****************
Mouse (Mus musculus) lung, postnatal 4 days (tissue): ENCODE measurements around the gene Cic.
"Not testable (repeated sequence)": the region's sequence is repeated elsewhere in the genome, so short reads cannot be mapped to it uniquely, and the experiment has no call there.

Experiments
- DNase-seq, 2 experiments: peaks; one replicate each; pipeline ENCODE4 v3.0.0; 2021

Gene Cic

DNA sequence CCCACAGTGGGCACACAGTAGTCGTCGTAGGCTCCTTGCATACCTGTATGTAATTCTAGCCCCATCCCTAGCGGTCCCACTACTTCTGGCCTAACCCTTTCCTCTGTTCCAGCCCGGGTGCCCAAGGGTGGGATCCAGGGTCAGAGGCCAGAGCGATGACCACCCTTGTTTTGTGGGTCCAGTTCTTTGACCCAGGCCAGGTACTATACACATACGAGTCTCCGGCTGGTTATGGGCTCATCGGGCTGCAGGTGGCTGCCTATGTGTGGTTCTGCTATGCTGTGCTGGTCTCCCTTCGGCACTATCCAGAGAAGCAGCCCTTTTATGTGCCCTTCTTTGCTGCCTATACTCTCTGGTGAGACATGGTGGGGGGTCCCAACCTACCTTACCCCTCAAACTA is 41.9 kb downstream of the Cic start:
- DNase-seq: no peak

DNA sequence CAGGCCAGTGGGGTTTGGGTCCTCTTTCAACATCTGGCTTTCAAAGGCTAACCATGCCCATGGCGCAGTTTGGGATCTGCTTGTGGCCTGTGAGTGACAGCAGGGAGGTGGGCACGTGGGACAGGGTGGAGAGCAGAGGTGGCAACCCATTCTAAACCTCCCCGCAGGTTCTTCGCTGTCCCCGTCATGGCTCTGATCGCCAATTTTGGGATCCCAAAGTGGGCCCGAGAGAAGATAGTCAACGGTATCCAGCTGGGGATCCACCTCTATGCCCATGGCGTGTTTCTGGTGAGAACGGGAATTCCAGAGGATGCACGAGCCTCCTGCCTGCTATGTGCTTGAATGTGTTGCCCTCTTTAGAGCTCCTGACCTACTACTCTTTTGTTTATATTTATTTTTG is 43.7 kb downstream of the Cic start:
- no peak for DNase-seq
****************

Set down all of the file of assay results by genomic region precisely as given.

Mouse (Mus musculus) lung, postnatal 4 days (tissue): ENCODE measurements around the gene Cic.
"Not testable (repeated sequence)": the region's sequence is repeated elsewhere in the genome, so short reads cannot be mapped to it uniquely, and the experiment has no call there.

Experiments
- DNase-seq, 2 experiments: peaks; one replicate each; pipeline ENCODE4 v3.0.0; 2021

Gene Cic

DNA sequence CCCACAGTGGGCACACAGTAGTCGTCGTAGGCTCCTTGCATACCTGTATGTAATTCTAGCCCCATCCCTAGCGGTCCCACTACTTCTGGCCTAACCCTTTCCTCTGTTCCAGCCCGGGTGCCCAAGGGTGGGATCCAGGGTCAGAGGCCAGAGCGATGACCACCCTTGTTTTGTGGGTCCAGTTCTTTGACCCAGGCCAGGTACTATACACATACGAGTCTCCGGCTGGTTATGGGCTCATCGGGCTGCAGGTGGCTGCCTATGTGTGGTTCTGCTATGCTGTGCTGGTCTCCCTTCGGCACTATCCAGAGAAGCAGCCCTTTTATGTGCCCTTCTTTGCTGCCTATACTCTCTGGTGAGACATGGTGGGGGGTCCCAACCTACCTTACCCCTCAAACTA is 41.9 kb downstream of the Cic start:
- DNase-seq: no peak

DNA sequence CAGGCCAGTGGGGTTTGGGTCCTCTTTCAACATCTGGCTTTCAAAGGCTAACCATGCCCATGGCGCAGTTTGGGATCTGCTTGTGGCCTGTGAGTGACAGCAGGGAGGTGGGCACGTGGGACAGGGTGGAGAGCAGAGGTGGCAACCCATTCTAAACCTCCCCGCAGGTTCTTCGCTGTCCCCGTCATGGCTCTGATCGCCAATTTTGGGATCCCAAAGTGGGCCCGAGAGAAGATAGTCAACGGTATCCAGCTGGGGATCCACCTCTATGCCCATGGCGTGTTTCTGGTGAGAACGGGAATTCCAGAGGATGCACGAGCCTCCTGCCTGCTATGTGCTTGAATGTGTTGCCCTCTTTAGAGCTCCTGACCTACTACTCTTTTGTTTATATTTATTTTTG is 43.7 kb downstream of the Cic start:
- no peak for DNase-seq